Negotiate is what we do when we realize we can’t win a war. While we have not openly realized our war with bacteria is not winnable it is pretty clear from the trend we are experiencing. And perhaps we have not seen this because we draw a blank when we think about negotiating with brainless microscopic bugs.

That may not be the word or even the idea he used, but Paul Ewald described the process very well in his book, The Evolution of Infectious Disease. Simply put, if we threaten bacteria they will adapt with resistance, but if we constrain them without a deadly threat, they will adapt in a more peaceful way, toward what is called commensalism, or living with us in a helpful way. Constraining them, according to Ewald, is done by isolating them, making it harder for them to get from person to person, and using such things as soap and water, gloves, gowns and masks, and condoms. We need to do more of this. But there is another way too.

Forty years ago Nathan Sharon was doing research on how bacteria hold on to us in order to infect us. He found that they held on to sugar complexes on our cell surfaces. The one he focused on, for example, was the way E. coli, the bacteria that cause so many urinary infections, hold on. He found that the sugar mannose was involved. Mannose is plentiful on the cells lining the urinary tract so it is there for the bacteria to hang on to. Sharon also argued for competing with this attachment by adding mannose to the environment. This additional mannose would fill up the binding sites so that the bacteria would have fewer empty ‘hands’ to hold on with; it’s a process called competitive inhibition, and it works. Sharon said that these sugar complexes provide the bacteria and the cells with a language that tells them where to attach or where to go. We argue that the language can also be used to negotiate and that interfering with adherence puts the same pressure on the bacteria to adapt in friendly ways that Ewald finds with constraint.   

Xylitol is a common sugar substitute that has been shown to interfere with the adherence of several significant pathogens. It is a natural substance that cannot be patented so the pharmaceutical industry is not interested. In this way it is similar to the mannose that Sharon tried to get people to use, without success, for the last forty years of his life. I have written about xylitol’s use in taming bacteria. More recently, and independently, a group in Sao Paulo has written of how it can by-pass resistance; and even more recently a dental researcher in Italy has shown that, at least for problem causing oral bacteria, several other uncommon sugars work like xylitol in curtailing their adherence.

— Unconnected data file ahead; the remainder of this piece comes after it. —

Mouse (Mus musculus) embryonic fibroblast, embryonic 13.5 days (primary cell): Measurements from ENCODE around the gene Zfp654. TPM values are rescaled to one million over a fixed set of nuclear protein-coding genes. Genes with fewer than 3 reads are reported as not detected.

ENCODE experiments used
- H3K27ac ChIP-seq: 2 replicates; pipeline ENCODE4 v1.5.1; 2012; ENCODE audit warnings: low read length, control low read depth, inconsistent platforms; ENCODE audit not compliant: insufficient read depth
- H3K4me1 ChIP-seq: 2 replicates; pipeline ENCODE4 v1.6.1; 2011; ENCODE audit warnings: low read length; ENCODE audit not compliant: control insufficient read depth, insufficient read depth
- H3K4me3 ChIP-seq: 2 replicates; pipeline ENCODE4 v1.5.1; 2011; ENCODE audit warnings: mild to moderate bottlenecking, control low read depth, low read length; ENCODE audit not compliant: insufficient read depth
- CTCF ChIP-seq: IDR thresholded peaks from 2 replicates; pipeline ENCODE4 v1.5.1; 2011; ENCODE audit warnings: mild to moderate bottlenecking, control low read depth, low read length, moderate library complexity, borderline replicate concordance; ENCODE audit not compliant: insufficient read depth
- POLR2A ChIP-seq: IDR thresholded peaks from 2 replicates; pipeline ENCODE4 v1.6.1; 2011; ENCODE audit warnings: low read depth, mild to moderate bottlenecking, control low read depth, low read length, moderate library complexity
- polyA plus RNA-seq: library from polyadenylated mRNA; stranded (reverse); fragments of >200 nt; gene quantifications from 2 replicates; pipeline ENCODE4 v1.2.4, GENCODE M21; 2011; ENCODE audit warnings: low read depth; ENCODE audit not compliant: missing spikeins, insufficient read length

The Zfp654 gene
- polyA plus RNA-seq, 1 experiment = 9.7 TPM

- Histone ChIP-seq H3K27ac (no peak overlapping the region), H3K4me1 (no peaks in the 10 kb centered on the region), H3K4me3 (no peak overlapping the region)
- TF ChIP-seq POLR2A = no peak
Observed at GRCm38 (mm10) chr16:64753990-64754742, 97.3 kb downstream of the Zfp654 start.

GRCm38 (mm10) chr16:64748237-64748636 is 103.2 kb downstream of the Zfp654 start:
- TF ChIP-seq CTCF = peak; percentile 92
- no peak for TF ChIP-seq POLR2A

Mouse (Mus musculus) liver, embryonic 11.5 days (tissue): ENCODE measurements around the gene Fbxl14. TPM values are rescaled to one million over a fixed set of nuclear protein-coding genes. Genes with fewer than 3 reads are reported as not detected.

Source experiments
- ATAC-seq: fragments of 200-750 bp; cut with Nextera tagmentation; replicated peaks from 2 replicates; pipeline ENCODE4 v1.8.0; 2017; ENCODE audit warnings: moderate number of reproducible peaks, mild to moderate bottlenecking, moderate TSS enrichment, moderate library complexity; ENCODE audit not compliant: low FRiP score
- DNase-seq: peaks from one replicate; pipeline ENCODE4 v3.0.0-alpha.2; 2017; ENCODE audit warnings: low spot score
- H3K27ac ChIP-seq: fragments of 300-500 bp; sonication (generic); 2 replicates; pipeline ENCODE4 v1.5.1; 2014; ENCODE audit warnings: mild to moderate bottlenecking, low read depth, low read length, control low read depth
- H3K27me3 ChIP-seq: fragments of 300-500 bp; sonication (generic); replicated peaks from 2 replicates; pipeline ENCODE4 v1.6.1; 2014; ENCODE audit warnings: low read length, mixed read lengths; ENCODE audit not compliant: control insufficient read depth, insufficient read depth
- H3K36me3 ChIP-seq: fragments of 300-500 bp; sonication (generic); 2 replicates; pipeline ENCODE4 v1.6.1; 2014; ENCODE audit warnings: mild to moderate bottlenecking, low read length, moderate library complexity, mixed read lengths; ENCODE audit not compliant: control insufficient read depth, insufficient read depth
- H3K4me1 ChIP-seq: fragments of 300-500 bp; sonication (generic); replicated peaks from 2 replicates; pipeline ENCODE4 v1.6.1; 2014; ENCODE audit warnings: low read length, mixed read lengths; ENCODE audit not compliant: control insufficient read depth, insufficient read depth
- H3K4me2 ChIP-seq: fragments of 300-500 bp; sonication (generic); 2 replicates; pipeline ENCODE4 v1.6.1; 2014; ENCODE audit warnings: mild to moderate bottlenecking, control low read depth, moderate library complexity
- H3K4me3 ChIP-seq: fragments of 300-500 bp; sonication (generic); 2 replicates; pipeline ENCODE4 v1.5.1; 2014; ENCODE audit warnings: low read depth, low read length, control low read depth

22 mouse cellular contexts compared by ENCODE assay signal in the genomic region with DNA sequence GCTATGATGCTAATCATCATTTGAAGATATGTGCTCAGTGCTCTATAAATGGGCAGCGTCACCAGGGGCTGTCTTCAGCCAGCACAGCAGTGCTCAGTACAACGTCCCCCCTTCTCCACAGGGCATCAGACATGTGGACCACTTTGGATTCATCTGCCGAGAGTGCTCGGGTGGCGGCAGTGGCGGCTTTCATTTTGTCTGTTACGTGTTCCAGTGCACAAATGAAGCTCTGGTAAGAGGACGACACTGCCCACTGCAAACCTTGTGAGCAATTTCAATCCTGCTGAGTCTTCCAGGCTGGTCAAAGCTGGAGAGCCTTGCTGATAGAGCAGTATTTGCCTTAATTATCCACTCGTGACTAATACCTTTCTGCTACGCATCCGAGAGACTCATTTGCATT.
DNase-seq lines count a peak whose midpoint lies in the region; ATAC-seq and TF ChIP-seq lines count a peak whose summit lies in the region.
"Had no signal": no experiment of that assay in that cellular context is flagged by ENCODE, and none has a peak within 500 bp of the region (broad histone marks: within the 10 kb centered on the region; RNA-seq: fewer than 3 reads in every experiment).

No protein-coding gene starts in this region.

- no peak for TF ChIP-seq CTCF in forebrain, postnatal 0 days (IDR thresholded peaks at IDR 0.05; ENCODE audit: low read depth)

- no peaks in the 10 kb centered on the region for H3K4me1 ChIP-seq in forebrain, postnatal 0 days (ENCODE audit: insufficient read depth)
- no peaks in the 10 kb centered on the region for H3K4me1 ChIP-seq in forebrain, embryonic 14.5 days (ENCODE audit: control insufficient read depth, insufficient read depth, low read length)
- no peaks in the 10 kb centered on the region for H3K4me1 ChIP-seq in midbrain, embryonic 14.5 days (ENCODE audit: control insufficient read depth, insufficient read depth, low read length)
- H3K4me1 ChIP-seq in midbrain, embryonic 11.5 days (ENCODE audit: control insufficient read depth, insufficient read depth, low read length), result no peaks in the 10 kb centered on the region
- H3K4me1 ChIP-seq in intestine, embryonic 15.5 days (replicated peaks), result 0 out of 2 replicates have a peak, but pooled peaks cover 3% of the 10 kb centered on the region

Using these sugars on a regular basis is negotiating with our unfriendly bacteria and it can result in a simple, safe, and inexpensive  solution for Obama’s first goal.

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*Insurance is designed to pay for the unexpected crisis. Health insurance started that way in the U.S. but gradually, because the companies we work for were paying for it and getting a better tax break, it morphed into paying for it all. That means we have less interest in getting the ounce of prevention than if we were paying for some of those costs. Children we talk to about the dangers of drugs just say they’ll get a brain transplant if they burn theirs out. That’s why we think that Health Savings Accounts should be promoted by the government more; they put the individual back in a position of responsibility in making more choices in their health care. With Health Savings Accounts an ounce of prevention is worth a pound of cure.